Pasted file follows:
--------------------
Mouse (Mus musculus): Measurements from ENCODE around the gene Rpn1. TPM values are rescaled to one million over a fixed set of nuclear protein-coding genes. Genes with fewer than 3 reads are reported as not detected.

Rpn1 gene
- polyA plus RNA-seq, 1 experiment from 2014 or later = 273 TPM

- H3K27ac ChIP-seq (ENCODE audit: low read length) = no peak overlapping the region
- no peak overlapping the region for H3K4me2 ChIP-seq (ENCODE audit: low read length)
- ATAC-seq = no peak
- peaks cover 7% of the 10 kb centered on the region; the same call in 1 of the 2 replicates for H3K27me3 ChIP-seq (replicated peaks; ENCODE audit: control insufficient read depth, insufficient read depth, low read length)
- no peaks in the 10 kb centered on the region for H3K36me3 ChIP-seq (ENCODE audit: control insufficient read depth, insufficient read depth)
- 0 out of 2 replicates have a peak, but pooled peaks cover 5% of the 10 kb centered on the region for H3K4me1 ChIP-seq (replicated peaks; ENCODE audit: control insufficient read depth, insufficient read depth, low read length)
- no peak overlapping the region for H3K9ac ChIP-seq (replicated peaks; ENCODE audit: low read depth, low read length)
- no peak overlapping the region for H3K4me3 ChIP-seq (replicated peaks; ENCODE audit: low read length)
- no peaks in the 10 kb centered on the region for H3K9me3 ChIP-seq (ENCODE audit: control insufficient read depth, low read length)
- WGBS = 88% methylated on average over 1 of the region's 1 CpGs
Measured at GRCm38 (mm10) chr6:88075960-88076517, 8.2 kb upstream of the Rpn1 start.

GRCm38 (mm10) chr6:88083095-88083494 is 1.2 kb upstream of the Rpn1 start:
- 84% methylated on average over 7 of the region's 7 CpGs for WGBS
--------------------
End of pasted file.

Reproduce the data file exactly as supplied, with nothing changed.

Mouse (Mus musculus): Measurements from ENCODE around the gene Rpn1. TPM values are rescaled to one million over a fixed set of nuclear protein-coding genes. Genes with fewer than 3 reads are reported as not detected.

Rpn1 gene
- polyA plus RNA-seq, 1 experiment from 2014 or later = 273 TPM

- H3K27ac ChIP-seq (ENCODE audit: low read length) = no peak overlapping the region
- no peak overlapping the region for H3K4me2 ChIP-seq (ENCODE audit: low read length)
- ATAC-seq = no peak
- peaks cover 7% of the 10 kb centered on the region; the same call in 1 of the 2 replicates for H3K27me3 ChIP-seq (replicated peaks; ENCODE audit: control insufficient read depth, insufficient read depth, low read length)
- no peaks in the 10 kb centered on the region for H3K36me3 ChIP-seq (ENCODE audit: control insufficient read depth, insufficient read depth)
- 0 out of 2 replicates have a peak, but pooled peaks cover 5% of the 10 kb centered on the region for H3K4me1 ChIP-seq (replicated peaks; ENCODE audit: control insufficient read depth, insufficient read depth, low read length)
- no peak overlapping the region for H3K9ac ChIP-seq (replicated peaks; ENCODE audit: low read depth, low read length)
- no peak overlapping the region for H3K4me3 ChIP-seq (replicated peaks; ENCODE audit: low read length)
- no peaks in the 10 kb centered on the region for H3K9me3 ChIP-seq (ENCODE audit: control insufficient read depth, low read length)
- WGBS = 88% methylated on average over 1 of the region's 1 CpGs
Measured at GRCm38 (mm10) chr6:88075960-88076517, 8.2 kb upstream of the Rpn1 start.

GRCm38 (mm10) chr6:88083095-88083494 is 1.2 kb upstream of the Rpn1 start:
- 84% methylated on average over 7 of the region's 7 CpGs for WGBS